Well, I mean, one of the things that, you know, being old means you have experience and seeing lots of things. So we’ve seen lots of deals and transactions over our lifetime. And we have certain things that we think are important to focus on. And we incorporate that in our vetting process. Today, we’ve seen in excess of 725 deals, we’ve invested made eight investments. So you know, that being said, we’ve probably bid on two to three times that number of transactions and for various reasons, either we learned something we didn’t like, or they maybe got better pricing, whatever the case might be, but we’ve you know, we’ve we have a pretty rigorous process, we want to make sure that we at our investors get our money back. And as a result of that, you know, hope is not a plan, right. And so if people don’t have the things, you need to be comfortable, we don’t want to just hope we get our money back, we really want to have analytics and comfort that says we’re going to get it back when we really, we really try to be thoughtful in our approach and understand the company well, which means you need to do a lot of work. And some of these companies didn’t have and don’t have the infrastructure, the people to support to give us the information and the data, we need to be comfortable.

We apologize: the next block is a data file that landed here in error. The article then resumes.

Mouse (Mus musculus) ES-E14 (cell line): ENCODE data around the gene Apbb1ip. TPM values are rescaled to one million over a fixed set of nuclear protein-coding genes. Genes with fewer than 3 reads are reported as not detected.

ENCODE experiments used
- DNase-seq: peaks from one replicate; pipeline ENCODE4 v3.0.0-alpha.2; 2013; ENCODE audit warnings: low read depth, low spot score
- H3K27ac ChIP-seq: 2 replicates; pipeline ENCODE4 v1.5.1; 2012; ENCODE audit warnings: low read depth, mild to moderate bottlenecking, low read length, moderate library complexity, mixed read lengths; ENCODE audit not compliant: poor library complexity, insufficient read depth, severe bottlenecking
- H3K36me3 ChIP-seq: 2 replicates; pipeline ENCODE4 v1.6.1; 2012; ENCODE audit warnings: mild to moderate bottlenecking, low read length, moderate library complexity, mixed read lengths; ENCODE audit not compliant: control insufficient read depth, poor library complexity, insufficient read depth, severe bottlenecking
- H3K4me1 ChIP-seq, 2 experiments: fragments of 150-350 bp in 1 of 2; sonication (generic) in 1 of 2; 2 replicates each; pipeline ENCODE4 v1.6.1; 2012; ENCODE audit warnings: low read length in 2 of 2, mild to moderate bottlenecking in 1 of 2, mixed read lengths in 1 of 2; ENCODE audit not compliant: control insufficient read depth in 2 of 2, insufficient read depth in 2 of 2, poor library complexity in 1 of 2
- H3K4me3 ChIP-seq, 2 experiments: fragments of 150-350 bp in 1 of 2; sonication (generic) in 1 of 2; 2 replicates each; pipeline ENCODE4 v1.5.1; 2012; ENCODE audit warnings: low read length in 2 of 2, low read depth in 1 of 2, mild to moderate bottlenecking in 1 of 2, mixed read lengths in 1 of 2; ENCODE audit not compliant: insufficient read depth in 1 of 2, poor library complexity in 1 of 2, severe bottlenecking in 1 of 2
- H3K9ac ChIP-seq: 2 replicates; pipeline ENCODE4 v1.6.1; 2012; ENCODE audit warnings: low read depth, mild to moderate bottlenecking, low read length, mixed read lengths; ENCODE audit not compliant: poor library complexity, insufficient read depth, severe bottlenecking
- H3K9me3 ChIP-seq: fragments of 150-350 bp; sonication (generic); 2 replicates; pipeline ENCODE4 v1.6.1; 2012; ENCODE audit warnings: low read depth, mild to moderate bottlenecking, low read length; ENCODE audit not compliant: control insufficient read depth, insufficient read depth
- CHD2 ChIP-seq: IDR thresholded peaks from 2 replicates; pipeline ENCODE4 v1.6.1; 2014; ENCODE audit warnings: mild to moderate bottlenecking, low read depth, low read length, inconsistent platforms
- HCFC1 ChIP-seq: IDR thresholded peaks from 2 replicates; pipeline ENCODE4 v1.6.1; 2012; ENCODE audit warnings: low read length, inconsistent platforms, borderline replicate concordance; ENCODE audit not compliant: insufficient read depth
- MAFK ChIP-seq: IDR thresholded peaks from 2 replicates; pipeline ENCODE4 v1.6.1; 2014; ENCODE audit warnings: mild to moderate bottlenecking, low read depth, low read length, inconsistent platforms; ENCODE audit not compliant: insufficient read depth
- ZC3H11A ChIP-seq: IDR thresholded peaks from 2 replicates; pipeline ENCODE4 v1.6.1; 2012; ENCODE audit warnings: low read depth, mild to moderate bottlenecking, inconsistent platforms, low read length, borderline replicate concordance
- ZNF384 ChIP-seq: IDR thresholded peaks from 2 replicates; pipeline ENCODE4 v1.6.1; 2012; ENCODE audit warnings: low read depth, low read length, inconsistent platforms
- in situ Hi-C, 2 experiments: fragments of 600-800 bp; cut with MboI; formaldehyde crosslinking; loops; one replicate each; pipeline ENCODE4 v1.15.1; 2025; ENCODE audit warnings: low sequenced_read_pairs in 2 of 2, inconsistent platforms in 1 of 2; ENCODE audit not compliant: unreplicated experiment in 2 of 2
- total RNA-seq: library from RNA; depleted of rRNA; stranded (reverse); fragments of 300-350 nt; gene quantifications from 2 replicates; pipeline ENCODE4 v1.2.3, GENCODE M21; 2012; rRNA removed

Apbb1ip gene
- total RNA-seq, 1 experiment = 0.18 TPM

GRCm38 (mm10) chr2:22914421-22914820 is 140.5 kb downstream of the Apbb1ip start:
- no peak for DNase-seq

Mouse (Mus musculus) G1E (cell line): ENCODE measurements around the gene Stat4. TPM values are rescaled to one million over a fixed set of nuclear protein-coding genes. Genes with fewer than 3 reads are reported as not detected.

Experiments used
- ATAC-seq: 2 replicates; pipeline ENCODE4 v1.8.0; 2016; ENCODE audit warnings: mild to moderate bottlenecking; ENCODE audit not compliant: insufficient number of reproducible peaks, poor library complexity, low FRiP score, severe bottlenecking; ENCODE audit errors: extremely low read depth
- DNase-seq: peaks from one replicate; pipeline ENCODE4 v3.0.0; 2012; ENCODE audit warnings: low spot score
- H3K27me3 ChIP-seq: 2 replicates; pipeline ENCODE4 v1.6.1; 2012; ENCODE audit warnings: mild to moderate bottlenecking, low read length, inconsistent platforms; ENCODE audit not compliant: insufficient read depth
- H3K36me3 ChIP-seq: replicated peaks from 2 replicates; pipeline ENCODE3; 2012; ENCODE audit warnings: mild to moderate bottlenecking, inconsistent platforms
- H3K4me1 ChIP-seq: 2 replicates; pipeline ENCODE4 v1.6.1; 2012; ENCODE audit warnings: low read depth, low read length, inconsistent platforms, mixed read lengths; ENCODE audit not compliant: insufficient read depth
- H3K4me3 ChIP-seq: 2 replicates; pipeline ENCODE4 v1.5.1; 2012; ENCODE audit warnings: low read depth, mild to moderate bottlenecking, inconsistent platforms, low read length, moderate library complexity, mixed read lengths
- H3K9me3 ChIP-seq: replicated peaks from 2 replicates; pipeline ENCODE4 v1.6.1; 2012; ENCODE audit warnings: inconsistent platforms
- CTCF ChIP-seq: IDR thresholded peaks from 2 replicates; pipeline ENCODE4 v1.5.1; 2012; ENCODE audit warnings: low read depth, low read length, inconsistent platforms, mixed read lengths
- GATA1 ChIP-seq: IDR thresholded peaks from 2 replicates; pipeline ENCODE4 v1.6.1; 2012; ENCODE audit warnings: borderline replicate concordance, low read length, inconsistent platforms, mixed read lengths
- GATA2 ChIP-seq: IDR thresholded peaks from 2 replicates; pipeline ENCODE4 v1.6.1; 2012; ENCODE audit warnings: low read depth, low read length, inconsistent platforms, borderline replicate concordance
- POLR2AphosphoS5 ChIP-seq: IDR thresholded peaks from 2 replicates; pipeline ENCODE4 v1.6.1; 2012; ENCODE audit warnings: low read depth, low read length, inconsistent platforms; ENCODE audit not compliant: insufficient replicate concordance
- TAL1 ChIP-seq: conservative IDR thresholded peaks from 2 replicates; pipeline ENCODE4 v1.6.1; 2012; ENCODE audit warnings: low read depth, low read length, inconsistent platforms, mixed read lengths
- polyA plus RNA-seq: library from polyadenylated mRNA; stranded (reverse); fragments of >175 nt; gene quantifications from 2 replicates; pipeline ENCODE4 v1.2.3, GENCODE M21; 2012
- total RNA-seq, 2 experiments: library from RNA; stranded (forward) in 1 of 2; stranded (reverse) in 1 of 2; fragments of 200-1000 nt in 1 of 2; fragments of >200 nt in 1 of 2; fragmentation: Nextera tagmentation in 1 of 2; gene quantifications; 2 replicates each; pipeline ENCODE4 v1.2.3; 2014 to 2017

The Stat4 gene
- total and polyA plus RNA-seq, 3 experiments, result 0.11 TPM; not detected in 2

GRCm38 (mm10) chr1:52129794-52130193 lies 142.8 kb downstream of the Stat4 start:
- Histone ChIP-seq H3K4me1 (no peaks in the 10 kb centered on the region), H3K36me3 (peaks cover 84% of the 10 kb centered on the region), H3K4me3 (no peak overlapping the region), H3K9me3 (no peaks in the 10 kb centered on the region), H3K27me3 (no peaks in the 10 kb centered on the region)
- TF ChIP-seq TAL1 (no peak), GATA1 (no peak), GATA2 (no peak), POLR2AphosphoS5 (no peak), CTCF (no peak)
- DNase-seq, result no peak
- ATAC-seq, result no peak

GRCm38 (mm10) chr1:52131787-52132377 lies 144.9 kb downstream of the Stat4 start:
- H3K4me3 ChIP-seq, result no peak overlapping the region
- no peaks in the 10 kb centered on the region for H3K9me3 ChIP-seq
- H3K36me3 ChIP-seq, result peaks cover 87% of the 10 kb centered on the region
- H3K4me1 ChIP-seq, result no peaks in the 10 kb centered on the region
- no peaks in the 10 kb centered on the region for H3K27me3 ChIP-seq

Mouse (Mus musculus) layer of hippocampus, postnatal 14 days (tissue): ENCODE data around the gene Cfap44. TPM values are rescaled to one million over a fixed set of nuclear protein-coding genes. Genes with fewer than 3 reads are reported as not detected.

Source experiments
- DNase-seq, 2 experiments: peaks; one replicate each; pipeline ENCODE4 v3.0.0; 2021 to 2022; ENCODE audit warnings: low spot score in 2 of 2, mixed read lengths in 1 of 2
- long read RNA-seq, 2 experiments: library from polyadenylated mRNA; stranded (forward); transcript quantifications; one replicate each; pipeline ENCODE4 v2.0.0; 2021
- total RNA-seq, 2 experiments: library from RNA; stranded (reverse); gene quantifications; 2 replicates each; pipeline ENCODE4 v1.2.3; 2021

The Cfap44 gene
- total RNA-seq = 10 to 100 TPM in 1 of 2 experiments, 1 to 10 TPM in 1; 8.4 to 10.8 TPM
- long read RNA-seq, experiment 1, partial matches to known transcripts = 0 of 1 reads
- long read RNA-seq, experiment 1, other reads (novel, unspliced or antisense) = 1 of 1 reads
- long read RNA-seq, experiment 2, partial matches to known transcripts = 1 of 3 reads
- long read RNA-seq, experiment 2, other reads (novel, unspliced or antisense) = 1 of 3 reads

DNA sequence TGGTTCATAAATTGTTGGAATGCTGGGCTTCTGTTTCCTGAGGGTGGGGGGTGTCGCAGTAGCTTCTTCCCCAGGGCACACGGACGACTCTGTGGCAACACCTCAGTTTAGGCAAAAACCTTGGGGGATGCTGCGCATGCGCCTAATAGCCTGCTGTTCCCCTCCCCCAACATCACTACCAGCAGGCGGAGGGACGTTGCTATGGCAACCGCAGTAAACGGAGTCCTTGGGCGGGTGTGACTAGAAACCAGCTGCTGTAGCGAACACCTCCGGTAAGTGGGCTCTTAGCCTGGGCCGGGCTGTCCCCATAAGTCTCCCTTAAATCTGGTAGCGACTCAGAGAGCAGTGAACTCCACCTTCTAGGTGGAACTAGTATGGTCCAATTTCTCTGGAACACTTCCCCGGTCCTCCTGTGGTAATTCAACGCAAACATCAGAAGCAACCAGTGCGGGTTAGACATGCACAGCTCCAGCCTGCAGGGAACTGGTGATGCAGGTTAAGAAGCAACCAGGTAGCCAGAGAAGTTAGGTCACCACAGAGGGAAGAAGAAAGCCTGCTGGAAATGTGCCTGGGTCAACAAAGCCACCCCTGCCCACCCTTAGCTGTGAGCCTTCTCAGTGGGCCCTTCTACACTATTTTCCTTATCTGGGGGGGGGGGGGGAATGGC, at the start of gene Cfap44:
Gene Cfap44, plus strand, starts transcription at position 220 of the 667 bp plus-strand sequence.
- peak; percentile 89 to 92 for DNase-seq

Seth Greene 7:09
What our menu, if I heard you correctly, you had about a 1% rate in terms of the deals that you actually bid on an accepted. So what are some of the things that are warning signs to you to stay away?